One of the cellular transcription factors found in neurons is CREB (cAMP Response Element-Binding Protein). CREB is a member of a basic leucine zipper (bZIP) CREB/ATF-1 sub-family which includes members such as CREM (cAMP Responsive Element Modulatory protein) and ATF-1 (Activating Transcription Factor 1), both of which bear high bZIP region sequence homology [1] and can bind as homo-or hetero-dimers with these members of cAMP Responsive Element (CRE) sequence via the leucine zipper in the promoter regions of target genes [2] [3] .

CREB protein also has an important role in the development of drug addiction and in the survival of neurons [4] . Various immunoblotting data have shown that CREB protein or activated CREB is regulated by various drugs of abuse within brain regions implicated in addiction. These data raise the question as to the precise role of CREB in mediating addiction-related behaviours [5] .

Studies have also shown other intracellular signal transduction pathways culminating in the activation of CREB, as well as various paradigms of drug abuse which activate this key molecular substrate. Some of the intracellular signaling transduction pathways implicated in the activation of CREB demonstrated include: G- protein, ion channel and growth factor drug receptor targets [5] . These pathways are known to often involve the association of a drug ligand with its respective receptor target, and a kinase phosphorylation cascading pathway which culminates in the translocation of a second messenger into the nucleus, phosphorylating CREB at Ser133 into pCREB [5] . Increasing evidence has supported the contribution of this nuclear transcription factor, CREB, in the development of addiction, both in contribution to phenotype and expression in brain regions critical to various aspects of drug-seeking behaviour and drug reward [5] . According to Blendy and Maldonado (1998) [2] , a considerable amount of evidence is accumulating which implicates alterations in several components of the cAMP signal transduction cascade in these drug-induced processes.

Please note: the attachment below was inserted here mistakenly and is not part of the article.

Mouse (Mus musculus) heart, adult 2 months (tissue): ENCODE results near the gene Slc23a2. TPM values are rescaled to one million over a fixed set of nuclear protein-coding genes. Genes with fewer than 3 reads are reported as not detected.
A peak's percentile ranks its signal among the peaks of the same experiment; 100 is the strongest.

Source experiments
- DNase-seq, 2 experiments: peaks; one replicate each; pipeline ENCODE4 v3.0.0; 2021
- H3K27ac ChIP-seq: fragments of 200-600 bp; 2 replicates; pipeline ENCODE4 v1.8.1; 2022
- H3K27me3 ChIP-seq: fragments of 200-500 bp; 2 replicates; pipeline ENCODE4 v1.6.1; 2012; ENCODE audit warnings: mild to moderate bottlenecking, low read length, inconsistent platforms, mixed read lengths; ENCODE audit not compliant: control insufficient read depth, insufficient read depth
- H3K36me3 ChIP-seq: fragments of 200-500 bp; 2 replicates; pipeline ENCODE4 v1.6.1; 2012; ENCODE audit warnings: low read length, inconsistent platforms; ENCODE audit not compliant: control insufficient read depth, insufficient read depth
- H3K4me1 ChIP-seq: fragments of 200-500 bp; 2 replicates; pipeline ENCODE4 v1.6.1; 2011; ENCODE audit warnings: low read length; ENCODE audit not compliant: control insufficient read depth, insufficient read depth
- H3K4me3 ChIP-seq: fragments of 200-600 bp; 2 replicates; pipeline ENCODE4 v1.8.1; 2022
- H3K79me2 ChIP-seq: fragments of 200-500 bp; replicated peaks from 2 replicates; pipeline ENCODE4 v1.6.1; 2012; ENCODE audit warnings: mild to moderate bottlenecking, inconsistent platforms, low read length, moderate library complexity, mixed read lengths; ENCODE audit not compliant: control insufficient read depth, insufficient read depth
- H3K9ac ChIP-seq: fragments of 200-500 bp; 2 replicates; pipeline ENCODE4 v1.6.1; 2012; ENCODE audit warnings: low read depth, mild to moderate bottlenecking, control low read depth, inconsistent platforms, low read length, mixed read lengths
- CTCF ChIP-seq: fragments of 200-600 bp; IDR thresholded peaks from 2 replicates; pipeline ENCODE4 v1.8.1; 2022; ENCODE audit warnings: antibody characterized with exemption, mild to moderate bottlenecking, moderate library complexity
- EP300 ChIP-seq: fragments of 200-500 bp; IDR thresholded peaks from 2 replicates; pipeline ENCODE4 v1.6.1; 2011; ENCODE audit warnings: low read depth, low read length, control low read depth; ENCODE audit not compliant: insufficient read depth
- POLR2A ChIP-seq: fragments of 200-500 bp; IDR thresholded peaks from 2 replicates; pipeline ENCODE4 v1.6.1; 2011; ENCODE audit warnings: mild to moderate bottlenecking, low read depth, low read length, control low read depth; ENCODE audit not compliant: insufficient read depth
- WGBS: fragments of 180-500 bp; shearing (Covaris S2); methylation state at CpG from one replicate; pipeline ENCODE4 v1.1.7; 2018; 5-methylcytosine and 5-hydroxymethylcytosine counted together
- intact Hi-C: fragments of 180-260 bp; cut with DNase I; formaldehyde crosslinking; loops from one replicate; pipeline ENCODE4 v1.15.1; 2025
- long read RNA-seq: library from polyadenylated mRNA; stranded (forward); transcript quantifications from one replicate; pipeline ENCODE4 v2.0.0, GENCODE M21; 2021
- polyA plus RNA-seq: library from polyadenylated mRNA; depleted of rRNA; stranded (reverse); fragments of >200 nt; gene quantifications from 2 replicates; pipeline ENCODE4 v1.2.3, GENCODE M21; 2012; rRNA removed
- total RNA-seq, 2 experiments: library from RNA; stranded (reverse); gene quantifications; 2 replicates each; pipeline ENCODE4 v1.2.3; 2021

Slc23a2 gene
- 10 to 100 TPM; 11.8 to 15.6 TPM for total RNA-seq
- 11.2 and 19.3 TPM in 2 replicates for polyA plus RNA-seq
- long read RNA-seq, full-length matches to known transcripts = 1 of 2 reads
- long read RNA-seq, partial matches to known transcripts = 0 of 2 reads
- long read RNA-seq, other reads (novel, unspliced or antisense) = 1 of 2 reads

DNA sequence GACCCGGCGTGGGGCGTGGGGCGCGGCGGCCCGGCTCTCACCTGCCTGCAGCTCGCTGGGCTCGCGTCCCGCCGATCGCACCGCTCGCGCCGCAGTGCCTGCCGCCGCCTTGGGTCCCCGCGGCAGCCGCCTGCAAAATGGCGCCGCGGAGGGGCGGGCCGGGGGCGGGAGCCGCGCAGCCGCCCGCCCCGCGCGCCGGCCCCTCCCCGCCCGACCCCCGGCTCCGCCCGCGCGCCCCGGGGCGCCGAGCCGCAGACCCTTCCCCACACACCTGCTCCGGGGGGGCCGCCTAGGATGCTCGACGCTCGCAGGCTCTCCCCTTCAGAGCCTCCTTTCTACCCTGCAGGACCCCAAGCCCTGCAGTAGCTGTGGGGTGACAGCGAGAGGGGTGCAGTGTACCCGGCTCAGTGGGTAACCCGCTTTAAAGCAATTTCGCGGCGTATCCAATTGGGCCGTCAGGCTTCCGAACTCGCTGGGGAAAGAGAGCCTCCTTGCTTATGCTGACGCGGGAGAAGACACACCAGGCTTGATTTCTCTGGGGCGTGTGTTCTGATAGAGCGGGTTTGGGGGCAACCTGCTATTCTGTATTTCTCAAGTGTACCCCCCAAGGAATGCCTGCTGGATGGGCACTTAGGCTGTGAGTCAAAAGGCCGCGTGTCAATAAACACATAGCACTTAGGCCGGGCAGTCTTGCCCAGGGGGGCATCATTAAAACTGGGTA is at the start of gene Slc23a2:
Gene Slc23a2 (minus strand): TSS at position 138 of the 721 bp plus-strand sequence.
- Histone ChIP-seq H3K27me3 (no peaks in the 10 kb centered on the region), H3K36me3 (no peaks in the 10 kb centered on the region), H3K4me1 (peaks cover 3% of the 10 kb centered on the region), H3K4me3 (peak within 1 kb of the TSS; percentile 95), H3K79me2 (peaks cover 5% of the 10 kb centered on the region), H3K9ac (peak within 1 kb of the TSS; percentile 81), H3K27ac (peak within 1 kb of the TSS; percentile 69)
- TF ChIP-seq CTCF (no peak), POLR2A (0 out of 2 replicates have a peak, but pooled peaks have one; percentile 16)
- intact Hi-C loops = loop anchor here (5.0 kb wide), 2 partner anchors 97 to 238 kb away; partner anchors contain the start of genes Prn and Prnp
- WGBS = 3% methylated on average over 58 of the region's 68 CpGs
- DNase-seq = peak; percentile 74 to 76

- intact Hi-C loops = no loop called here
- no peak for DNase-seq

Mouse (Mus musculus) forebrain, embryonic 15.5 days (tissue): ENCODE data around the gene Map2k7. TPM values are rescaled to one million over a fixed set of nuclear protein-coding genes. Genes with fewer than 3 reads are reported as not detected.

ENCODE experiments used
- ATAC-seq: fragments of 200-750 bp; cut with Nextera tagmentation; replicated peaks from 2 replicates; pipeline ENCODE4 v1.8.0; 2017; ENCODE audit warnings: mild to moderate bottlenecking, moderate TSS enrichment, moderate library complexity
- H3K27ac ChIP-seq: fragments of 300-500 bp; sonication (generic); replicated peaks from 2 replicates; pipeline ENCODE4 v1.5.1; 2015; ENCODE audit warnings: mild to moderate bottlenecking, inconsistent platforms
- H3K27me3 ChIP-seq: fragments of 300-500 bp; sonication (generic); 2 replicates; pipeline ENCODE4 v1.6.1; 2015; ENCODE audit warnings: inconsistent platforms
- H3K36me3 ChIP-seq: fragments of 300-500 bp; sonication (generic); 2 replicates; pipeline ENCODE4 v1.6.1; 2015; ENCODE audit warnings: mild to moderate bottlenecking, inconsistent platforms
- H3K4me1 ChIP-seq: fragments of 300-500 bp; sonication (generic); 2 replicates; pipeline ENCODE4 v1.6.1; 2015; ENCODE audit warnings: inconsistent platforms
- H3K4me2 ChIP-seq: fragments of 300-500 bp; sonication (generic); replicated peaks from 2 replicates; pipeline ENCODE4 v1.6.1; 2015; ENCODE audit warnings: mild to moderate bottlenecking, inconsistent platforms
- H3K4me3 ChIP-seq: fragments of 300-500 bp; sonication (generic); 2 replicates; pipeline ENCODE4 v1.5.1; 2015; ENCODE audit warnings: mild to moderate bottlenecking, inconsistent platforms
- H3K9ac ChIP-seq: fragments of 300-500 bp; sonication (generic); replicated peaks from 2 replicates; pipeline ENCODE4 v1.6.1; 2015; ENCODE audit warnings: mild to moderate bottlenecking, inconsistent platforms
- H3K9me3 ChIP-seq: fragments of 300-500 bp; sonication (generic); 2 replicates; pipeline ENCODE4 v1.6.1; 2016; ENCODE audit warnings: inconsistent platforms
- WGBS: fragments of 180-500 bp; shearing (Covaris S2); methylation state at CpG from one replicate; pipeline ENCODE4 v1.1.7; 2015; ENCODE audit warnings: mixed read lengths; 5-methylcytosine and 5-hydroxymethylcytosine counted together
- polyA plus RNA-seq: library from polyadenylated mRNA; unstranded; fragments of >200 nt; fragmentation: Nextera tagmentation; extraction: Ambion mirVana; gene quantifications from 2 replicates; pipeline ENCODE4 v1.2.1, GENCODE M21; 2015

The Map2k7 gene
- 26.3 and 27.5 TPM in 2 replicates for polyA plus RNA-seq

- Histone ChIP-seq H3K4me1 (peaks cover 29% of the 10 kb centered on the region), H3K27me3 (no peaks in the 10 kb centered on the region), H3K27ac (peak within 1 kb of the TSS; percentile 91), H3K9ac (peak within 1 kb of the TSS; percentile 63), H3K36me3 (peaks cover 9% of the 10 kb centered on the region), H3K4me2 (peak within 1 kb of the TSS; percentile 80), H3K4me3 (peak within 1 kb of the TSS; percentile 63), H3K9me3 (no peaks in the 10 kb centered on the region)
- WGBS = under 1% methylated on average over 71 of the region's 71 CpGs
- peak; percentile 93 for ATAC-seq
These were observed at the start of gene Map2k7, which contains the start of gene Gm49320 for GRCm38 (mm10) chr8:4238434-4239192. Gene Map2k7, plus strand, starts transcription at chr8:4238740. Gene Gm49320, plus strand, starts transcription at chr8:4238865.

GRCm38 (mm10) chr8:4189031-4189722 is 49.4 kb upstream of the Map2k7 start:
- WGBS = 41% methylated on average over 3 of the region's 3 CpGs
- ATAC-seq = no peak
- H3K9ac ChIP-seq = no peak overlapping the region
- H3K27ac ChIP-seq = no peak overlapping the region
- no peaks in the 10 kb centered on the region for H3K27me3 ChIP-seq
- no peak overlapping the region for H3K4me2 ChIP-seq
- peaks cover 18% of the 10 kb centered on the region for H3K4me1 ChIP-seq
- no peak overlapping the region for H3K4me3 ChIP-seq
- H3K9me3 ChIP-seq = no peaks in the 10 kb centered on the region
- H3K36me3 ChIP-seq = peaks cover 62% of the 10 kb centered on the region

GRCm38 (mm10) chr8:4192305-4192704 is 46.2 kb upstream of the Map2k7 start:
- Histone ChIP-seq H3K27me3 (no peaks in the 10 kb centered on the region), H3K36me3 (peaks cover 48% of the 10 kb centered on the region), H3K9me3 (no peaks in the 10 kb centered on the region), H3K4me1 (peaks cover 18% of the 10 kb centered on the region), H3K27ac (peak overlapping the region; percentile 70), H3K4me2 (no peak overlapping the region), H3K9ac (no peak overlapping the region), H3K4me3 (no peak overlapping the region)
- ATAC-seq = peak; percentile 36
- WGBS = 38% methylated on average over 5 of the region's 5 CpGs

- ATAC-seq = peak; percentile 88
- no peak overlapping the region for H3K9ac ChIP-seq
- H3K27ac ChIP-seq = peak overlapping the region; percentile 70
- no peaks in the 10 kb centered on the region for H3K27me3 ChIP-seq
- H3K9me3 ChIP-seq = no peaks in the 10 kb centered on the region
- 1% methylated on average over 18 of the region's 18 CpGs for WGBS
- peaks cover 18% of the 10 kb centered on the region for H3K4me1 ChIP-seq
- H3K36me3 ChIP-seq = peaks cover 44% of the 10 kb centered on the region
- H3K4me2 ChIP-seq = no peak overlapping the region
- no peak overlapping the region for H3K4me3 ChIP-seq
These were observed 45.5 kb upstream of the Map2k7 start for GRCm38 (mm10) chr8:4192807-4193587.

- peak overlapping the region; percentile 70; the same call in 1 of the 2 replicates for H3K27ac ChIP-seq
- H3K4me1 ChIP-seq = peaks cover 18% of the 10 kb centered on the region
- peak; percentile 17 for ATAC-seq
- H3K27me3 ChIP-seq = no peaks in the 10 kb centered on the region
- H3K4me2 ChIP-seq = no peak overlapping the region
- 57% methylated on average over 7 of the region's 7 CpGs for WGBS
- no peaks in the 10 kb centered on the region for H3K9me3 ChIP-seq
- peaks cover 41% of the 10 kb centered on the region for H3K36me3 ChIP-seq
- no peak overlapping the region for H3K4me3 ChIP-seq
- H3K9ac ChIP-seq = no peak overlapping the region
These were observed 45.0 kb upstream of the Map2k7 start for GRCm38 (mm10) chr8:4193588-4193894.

Addiction has been defined as the compulsive or uncontrolled use of a drug, [6] which develops after repeated drug exposure, despite severe adverse consequences [7] [8] . It is said to be the progression from recreational or controlled use of a drug to this unbalanced, compulsive state that is a distinguishing hallmark of addiction. The underlying pathology of addiction has been partly described by different theories, and prominent among these is the opponent process theory [6] . Another theory is an incentive salience model which explains excessive drug wanting [9] and the development of learned adaptations, describing drug-memory associations [10] . The latter theory might explain the reason why people crave for such drugs despite their adverse effects to the brain. Datura stramonium (DS) might fall into the category of these drugs because of its recreational usage and hallucination property.